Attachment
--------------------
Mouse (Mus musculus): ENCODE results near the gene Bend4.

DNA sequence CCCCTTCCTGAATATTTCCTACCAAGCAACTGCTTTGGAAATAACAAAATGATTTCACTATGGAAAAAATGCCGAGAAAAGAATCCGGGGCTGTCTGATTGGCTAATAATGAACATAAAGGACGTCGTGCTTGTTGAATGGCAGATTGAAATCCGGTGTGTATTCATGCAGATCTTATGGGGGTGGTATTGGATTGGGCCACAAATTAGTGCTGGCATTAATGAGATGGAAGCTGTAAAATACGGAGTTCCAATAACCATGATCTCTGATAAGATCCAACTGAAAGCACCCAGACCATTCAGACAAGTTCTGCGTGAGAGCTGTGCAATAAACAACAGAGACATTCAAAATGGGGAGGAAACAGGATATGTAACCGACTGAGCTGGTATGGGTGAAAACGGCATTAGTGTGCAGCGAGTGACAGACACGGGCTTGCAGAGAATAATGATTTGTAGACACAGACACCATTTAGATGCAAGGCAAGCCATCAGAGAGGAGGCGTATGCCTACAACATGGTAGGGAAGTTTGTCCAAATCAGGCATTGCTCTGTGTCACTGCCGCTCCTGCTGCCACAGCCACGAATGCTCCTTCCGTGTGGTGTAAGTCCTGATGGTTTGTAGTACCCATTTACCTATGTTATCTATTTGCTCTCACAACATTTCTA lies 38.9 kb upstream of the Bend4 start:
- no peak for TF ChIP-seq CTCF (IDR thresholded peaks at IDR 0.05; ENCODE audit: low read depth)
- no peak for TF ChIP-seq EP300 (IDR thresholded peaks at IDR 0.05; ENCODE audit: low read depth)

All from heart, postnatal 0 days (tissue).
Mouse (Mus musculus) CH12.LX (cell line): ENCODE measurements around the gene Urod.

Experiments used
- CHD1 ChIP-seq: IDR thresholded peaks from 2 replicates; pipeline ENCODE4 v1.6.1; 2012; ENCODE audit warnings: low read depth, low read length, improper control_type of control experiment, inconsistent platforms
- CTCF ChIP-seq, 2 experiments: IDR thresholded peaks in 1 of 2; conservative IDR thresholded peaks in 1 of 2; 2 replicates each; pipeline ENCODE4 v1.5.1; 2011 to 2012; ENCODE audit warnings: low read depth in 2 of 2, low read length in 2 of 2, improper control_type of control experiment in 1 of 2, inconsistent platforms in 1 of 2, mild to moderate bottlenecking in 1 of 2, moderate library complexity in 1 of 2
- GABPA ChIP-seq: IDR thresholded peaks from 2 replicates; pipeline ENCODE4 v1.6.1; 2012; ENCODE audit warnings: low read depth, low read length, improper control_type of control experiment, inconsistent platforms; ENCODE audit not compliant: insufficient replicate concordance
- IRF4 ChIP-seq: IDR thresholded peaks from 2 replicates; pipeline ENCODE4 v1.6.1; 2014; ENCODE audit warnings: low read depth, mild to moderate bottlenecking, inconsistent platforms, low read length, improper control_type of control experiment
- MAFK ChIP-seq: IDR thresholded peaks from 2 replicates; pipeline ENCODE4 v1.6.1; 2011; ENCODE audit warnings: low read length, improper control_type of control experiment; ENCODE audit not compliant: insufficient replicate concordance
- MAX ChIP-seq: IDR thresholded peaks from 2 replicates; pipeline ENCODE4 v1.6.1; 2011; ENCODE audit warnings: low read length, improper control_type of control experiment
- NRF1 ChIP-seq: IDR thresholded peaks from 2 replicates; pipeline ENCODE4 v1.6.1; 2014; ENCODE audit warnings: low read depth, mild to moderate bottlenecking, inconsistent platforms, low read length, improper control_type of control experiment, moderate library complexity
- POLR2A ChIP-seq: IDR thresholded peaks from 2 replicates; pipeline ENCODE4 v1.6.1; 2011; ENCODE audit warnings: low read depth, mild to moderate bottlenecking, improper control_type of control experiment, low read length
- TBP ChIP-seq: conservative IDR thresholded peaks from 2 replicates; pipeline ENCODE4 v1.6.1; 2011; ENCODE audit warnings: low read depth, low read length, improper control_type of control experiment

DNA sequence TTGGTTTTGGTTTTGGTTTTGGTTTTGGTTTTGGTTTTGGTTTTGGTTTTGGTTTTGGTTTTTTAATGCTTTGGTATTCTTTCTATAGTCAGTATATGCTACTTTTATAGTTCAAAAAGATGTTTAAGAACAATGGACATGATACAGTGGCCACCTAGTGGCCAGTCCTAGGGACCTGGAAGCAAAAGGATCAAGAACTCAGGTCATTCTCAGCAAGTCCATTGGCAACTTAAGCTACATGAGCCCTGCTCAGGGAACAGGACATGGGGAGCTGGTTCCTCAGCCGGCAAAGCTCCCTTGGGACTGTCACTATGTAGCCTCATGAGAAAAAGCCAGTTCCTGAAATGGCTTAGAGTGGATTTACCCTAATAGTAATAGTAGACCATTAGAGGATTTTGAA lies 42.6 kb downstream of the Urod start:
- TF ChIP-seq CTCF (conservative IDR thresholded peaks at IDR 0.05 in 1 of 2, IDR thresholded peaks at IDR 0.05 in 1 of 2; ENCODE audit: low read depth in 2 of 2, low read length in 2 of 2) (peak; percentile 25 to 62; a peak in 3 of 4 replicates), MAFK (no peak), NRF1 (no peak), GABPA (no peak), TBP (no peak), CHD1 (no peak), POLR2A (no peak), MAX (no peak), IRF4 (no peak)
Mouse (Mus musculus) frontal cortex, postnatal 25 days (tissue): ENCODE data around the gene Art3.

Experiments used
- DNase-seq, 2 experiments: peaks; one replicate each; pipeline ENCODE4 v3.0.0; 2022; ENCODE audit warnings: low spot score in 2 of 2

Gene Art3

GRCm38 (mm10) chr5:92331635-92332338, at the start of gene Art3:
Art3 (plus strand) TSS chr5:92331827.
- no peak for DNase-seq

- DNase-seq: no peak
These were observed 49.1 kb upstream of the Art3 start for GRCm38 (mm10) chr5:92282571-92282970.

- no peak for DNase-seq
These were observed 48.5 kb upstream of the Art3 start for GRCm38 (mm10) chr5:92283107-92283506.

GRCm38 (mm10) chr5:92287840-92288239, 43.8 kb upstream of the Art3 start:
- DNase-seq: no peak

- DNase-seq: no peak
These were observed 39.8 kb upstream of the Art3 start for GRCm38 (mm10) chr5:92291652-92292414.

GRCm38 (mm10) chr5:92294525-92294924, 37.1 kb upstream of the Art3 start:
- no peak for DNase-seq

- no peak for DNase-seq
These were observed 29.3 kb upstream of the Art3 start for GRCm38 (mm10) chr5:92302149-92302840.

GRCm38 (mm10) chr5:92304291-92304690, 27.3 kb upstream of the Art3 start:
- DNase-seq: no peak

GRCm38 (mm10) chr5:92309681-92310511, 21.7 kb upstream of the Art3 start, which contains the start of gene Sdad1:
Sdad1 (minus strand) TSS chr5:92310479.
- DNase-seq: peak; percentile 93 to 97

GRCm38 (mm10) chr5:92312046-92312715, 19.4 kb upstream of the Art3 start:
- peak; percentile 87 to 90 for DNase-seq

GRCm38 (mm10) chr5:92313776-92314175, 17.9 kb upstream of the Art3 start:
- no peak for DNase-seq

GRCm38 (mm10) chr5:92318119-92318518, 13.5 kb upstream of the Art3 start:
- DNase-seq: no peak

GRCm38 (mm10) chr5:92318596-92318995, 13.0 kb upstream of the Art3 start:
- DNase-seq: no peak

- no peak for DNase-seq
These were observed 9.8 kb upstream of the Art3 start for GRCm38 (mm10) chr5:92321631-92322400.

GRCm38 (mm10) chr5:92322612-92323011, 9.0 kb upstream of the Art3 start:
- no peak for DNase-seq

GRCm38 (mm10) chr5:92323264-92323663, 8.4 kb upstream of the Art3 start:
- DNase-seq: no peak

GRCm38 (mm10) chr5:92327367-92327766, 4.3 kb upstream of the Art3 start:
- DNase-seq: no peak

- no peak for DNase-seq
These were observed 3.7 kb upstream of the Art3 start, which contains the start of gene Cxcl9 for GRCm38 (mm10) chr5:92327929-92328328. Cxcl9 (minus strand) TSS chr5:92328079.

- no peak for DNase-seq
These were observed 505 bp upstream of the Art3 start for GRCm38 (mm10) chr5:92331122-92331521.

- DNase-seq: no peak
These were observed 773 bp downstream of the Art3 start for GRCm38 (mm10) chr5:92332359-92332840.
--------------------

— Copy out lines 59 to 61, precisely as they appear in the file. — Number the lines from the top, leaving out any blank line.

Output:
- no peak for DNase-seq
These were observed 3.7 kb upstream of the Art3 start, which contains the start of gene Cxcl9 for GRCm38 (mm10) chr5:92327929-92328328. Cxcl9 (minus strand) TSS chr5:92328079.

- no peak for DNase-seq